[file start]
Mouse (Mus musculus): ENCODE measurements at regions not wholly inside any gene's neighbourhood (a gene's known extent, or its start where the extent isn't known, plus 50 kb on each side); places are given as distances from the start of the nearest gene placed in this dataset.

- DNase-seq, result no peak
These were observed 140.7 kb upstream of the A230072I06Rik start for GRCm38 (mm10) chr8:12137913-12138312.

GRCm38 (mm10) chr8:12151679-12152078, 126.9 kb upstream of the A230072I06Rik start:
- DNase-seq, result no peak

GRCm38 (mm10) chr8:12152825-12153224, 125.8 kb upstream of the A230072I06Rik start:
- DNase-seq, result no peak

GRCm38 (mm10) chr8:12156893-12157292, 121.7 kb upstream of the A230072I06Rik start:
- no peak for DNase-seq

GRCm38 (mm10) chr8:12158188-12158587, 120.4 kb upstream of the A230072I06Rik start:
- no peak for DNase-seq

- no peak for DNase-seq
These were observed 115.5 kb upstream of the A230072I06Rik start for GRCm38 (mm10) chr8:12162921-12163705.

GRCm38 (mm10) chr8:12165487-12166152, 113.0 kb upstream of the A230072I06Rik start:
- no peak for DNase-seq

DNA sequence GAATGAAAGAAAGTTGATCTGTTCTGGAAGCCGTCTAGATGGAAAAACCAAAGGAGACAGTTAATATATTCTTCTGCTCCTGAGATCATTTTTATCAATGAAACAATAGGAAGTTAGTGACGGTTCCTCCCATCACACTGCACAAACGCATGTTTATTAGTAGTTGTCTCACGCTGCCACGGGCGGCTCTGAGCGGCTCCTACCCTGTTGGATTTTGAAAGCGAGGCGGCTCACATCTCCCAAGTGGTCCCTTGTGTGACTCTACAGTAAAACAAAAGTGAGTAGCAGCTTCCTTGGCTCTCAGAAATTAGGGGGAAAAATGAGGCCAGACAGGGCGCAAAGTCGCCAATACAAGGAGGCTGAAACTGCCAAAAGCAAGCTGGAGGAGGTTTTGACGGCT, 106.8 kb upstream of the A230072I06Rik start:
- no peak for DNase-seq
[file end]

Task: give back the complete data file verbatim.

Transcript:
Mouse (Mus musculus): ENCODE measurements at regions not wholly inside any gene's neighbourhood (a gene's known extent, or its start where the extent isn't known, plus 50 kb on each side); places are given as distances from the start of the nearest gene placed in this dataset.

- DNase-seq, result no peak
These were observed 140.7 kb upstream of the A230072I06Rik start for GRCm38 (mm10) chr8:12137913-12138312.

GRCm38 (mm10) chr8:12151679-12152078, 126.9 kb upstream of the A230072I06Rik start:
- DNase-seq, result no peak

GRCm38 (mm10) chr8:12152825-12153224, 125.8 kb upstream of the A230072I06Rik start:
- DNase-seq, result no peak

GRCm38 (mm10) chr8:12156893-12157292, 121.7 kb upstream of the A230072I06Rik start:
- no peak for DNase-seq

GRCm38 (mm10) chr8:12158188-12158587, 120.4 kb upstream of the A230072I06Rik start:
- no peak for DNase-seq

- no peak for DNase-seq
These were observed 115.5 kb upstream of the A230072I06Rik start for GRCm38 (mm10) chr8:12162921-12163705.

GRCm38 (mm10) chr8:12165487-12166152, 113.0 kb upstream of the A230072I06Rik start:
- no peak for DNase-seq

DNA sequence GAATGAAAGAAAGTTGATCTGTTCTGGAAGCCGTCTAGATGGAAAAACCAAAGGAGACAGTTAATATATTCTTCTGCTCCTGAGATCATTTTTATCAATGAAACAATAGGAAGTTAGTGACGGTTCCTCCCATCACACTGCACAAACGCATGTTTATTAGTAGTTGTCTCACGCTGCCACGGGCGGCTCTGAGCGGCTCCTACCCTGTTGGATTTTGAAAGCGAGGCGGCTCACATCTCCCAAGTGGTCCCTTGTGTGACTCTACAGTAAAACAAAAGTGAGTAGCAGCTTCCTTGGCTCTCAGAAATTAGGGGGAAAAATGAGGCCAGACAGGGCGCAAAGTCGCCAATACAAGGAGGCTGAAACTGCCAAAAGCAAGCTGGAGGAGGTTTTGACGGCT, 106.8 kb upstream of the A230072I06Rik start:
- no peak for DNase-seq